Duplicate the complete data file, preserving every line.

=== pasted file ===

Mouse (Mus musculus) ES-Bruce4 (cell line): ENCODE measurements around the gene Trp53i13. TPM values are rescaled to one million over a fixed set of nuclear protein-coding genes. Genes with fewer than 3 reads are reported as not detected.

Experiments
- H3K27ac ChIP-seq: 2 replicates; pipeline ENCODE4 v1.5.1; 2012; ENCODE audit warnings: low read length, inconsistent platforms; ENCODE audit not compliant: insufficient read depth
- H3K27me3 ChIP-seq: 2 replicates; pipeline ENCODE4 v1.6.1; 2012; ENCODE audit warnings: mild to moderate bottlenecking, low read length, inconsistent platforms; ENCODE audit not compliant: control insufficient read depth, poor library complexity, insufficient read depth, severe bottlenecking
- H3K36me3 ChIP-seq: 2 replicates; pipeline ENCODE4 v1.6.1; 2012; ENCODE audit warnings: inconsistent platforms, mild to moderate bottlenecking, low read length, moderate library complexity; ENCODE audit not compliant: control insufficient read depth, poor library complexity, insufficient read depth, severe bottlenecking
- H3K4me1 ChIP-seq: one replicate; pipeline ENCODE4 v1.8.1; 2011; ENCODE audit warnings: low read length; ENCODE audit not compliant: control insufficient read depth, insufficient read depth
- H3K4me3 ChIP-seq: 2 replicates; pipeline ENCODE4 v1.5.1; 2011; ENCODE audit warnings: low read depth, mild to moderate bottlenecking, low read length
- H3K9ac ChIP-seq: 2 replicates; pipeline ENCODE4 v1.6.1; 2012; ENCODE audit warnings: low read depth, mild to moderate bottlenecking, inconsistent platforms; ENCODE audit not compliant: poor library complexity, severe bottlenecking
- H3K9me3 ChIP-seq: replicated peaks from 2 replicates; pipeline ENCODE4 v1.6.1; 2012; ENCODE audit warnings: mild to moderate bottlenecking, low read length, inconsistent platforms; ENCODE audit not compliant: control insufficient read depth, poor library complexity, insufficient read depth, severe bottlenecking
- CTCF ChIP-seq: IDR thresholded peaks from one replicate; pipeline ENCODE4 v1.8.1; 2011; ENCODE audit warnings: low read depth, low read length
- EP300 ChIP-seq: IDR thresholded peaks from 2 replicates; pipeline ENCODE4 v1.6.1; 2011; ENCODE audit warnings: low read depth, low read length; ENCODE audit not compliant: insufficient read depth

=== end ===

Mouse (Mus musculus) ES-Bruce4 (cell line): ENCODE measurements around the gene Trp53i13. TPM values are rescaled to one million over a fixed set of nuclear protein-coding genes. Genes with fewer than 3 reads are reported as not detected.

Experiments
- H3K27ac ChIP-seq: 2 replicates; pipeline ENCODE4 v1.5.1; 2012; ENCODE audit warnings: low read length, inconsistent platforms; ENCODE audit not compliant: insufficient read depth
- H3K27me3 ChIP-seq: 2 replicates; pipeline ENCODE4 v1.6.1; 2012; ENCODE audit warnings: mild to moderate bottlenecking, low read length, inconsistent platforms; ENCODE audit not compliant: control insufficient read depth, poor library complexity, insufficient read depth, severe bottlenecking
- H3K36me3 ChIP-seq: 2 replicates; pipeline ENCODE4 v1.6.1; 2012; ENCODE audit warnings: inconsistent platforms, mild to moderate bottlenecking, low read length, moderate library complexity; ENCODE audit not compliant: control insufficient read depth, poor library complexity, insufficient read depth, severe bottlenecking
- H3K4me1 ChIP-seq: one replicate; pipeline ENCODE4 v1.8.1; 2011; ENCODE audit warnings: low read length; ENCODE audit not compliant: control insufficient read depth, insufficient read depth
- H3K4me3 ChIP-seq: 2 replicates; pipeline ENCODE4 v1.5.1; 2011; ENCODE audit warnings: low read depth, mild to moderate bottlenecking, low read length
- H3K9ac ChIP-seq: 2 replicates; pipeline ENCODE4 v1.6.1; 2012; ENCODE audit warnings: low read depth, mild to moderate bottlenecking, inconsistent platforms; ENCODE audit not compliant: poor library complexity, severe bottlenecking
- H3K9me3 ChIP-seq: replicated peaks from 2 replicates; pipeline ENCODE4 v1.6.1; 2012; ENCODE audit warnings: mild to moderate bottlenecking, low read length, inconsistent platforms; ENCODE audit not compliant: control insufficient read depth, poor library complexity, insufficient read depth, severe bottlenecking
- CTCF ChIP-seq: IDR thresholded peaks from one replicate; pipeline ENCODE4 v1.8.1; 2011; ENCODE audit warnings: low read depth, low read length
- EP300 ChIP-seq: IDR thresholded peaks from 2 replicates; pipeline ENCODE4 v1.6.1; 2011; ENCODE audit warnings: low read depth, low read length; ENCODE audit not compliant: insufficient read depth